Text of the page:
A coalition of Australian and American scientists have discovered what could be a crucial weapon in the fight to save the Great Barrier Reef, with new research indicating that the key to combatting bleaching could be in coral genetics.
American and Australian researchers cross-bred corals of the same species from two sites 540 kilometres apart, where there is a natural two degree difference in temperatures, and found that corals living in warmer waters on the north of the Great Barrier Reef pass on a higher temperature tolerance to their offspring.
The heat-resistant northern corals had 10 times the normal survival rate when exposed to higher temperatures, which is critical because the Great Barrier Reef is already suffering badly as the temperature of oceans warms across the board.
Over the last three decades the reef has lost around half of its coral cover and government scientists consider its condition to be ‘poor and deteriorating’.
One of the leading causes of the reef’s demise has been coral bleaching which occurs when temperatures extend above their usual range and corals expel the algae that lives in them. The algae provides not only their colour, but their main source of food.
Despite recognising climate change impacts as the greatest long-term threat to coral reefs, a recent Federal government rescue plan for the Great Barrier Reef largely ignored the obvious questions around how to counter the effects of phenomena like rising ocean temperatures.
The discovery that corals have evolved their own adaptation to deal with warmer waters suggests those with heat-resistant genes would naturally colonise the cooler reefs off Queensland’s coast as global warming forces the overall sea temperature up.
However, the scientists have also suggested that, in order to help absorb some of the shock of warming global waters, researchers should now focus on how the discovery could be applied proactively.
“Averting coral extinction can begin with something as simple as exchange of coral immigrants across latitudes, which will happen naturally through larval dispersal but can be jump-started by humans moving adult corals,” said Mikhail Matz, a professor of integrative biology at the University of Texas at Austin.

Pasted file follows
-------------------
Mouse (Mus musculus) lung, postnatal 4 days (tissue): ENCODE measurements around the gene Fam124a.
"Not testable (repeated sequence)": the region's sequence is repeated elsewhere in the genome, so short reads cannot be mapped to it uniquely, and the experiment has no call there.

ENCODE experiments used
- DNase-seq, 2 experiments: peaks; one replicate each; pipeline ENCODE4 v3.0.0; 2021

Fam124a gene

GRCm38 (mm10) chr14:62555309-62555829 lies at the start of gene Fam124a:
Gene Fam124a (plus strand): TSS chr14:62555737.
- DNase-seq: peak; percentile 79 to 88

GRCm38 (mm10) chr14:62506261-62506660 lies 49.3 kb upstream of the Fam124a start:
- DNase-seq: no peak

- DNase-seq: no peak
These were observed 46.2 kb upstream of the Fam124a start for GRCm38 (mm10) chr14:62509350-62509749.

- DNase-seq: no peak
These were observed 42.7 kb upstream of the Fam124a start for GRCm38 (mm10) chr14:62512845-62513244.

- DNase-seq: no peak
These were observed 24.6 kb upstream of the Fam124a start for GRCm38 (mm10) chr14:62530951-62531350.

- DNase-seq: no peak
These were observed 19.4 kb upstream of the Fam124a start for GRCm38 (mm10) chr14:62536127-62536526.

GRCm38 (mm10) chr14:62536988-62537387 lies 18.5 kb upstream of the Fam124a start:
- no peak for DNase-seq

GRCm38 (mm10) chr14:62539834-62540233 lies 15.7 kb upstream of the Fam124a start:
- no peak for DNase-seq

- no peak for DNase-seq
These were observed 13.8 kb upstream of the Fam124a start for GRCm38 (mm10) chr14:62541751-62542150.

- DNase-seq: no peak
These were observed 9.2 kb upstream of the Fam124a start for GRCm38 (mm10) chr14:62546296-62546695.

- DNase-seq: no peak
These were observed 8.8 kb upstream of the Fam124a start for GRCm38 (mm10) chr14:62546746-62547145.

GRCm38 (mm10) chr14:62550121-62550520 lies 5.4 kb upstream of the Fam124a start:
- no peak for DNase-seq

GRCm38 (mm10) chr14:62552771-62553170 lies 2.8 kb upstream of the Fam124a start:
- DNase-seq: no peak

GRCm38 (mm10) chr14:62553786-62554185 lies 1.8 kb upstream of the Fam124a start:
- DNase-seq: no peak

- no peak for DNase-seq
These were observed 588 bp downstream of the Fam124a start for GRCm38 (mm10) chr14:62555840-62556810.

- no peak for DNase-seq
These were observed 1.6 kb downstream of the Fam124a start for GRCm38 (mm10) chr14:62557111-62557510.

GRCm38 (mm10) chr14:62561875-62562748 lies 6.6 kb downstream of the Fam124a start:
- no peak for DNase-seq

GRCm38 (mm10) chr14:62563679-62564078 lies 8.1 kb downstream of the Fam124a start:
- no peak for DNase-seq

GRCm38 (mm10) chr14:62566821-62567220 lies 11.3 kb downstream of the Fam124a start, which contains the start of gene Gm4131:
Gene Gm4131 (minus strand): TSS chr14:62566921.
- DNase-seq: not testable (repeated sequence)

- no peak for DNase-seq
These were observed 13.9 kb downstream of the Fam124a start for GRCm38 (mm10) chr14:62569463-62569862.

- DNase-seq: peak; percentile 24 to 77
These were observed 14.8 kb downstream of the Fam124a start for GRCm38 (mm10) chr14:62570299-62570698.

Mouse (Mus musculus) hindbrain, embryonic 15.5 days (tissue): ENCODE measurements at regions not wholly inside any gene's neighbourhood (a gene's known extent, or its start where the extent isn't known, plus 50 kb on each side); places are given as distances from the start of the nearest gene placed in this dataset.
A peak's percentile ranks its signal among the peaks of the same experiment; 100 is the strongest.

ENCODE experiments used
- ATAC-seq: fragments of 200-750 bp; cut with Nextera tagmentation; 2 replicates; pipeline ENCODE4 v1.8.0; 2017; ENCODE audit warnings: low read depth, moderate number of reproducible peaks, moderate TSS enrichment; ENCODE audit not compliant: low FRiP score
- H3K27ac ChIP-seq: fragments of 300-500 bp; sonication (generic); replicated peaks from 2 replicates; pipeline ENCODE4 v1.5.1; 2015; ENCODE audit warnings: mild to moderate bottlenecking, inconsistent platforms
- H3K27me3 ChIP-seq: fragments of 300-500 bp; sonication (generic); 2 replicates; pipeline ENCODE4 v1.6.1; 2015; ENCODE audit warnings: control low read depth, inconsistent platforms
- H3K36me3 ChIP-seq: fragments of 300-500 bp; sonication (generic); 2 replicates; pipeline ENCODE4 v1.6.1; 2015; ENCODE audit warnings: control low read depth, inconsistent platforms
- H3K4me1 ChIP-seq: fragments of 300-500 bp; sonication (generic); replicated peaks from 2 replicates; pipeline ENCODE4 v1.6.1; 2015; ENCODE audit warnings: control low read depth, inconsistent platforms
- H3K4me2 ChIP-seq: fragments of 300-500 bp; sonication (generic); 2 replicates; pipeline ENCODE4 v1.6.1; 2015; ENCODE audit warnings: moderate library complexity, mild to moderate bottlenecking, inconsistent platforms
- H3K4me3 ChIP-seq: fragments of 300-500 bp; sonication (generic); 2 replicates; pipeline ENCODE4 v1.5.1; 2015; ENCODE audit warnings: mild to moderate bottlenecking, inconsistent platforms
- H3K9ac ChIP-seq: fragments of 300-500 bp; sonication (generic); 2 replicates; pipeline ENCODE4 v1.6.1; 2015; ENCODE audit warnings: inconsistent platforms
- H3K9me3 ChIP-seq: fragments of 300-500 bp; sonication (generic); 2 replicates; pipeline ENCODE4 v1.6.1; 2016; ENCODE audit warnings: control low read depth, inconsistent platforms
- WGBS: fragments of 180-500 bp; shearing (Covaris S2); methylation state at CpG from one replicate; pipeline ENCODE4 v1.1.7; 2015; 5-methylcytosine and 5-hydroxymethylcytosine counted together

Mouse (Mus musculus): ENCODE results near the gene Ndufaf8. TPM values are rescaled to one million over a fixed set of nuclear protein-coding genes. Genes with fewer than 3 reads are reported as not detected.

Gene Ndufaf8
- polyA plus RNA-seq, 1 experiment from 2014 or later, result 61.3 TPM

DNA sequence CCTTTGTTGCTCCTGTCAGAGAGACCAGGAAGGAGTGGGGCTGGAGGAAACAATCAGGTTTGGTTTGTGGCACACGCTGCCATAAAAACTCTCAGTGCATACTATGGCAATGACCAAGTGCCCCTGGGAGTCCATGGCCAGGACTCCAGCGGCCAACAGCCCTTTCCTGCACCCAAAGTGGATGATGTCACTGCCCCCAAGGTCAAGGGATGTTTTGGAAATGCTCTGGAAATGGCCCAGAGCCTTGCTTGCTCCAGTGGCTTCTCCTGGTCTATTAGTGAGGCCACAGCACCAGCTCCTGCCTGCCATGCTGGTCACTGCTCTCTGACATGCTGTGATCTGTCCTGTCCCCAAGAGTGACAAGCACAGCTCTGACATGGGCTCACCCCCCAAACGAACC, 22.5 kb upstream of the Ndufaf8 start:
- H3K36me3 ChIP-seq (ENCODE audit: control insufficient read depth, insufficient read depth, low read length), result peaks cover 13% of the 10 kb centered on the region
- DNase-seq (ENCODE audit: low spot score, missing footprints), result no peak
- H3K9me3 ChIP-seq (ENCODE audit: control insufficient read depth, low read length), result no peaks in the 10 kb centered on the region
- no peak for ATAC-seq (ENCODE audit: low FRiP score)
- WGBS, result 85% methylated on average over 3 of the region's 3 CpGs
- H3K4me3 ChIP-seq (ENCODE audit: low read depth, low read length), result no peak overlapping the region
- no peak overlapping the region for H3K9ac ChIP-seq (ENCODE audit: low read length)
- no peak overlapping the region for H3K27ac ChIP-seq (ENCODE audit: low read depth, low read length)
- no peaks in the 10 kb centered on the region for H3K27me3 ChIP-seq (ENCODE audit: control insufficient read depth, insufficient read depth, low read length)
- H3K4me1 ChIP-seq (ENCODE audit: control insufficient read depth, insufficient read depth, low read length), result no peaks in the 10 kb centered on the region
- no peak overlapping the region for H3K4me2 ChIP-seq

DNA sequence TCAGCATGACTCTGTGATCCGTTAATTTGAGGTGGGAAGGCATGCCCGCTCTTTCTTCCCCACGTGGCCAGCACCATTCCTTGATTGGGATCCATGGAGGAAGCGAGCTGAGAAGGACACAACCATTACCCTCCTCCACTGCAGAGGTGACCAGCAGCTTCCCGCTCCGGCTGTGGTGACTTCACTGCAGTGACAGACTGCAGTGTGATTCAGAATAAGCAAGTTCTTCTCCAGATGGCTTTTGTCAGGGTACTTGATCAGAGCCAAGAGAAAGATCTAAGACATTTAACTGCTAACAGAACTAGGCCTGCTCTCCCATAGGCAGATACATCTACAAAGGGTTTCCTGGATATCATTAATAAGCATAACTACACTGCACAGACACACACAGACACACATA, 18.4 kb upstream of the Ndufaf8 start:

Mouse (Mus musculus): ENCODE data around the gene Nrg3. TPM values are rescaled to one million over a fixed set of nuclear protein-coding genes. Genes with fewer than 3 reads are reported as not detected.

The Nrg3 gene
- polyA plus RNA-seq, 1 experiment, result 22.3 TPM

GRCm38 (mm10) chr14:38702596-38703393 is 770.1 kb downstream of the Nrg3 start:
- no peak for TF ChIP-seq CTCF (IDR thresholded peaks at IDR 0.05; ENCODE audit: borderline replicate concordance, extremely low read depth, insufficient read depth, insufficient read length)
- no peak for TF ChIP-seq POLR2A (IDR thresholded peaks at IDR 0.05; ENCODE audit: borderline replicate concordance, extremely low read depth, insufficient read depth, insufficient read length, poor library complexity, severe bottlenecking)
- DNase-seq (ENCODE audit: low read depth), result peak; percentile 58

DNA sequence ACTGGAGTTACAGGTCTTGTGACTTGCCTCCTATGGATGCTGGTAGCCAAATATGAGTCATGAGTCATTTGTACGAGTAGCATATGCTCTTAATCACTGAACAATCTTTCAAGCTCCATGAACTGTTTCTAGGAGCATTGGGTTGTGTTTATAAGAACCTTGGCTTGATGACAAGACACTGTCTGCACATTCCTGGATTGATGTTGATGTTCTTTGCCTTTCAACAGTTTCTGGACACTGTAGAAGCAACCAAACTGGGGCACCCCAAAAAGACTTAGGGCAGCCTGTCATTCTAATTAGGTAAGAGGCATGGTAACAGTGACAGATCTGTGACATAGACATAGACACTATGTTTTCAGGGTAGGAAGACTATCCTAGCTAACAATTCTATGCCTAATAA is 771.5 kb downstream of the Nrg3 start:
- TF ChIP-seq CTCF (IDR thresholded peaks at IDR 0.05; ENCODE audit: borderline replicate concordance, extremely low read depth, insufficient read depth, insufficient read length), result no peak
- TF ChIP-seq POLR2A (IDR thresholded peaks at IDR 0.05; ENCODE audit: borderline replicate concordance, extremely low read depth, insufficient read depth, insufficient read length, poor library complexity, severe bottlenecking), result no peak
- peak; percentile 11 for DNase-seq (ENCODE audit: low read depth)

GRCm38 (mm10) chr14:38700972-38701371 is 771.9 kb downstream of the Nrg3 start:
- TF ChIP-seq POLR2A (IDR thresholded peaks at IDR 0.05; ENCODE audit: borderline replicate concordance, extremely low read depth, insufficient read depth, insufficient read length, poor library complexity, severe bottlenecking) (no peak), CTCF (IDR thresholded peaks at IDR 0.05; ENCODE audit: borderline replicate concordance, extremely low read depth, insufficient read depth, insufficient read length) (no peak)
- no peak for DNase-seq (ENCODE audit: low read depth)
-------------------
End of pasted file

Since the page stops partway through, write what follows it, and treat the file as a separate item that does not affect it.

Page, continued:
The researchers also suggested that heat-tolerant coral communities could be protected so that they are able to naturally repopulate other reefs, but noted that further research was needed before governments can start picking ‘winners and losers’ in a changing climate.
It is unlikely that the genetic adaptation researchers have discovered would keep pace with the predicted rise in ocean temperatures but artificially accelerating the rate of the adapted corals’ spread could buy crucial time while further research is undertaken.
The researchers behind the findings, outlined in the journal ‘Science’ , believe that heat-resistant coral larvae had altered genes working in the mitochondria, an organelle inherited only from mother corals, and flagged this as an future direction for research.
In order to salvage the Great Barrier Reef such research will have to move quickly, and with the Federal government on a fresh probation period after narrowly avoiding a World Heritage Committee ‘in danger’ listing recently the Abbott government may need to update its plans to incorporate developing research.
In a positive sign the Federal Environment Minister announced that a new panel of 16 experts who will help it hone and implement its ‘Reef 2050 Sustainability Plan’ will include climate scientists as part of the advice process designed to “ensure the government is using its resources to the best possible effect”.
Increasingly, the government’s resources will need to expand into tackling questions of how to protect the reef in a climate-changed world, and research like this study will prove crucial.
The government will have to justify its conservation efforts to the United Nations World Heritage Committee again in June next year.
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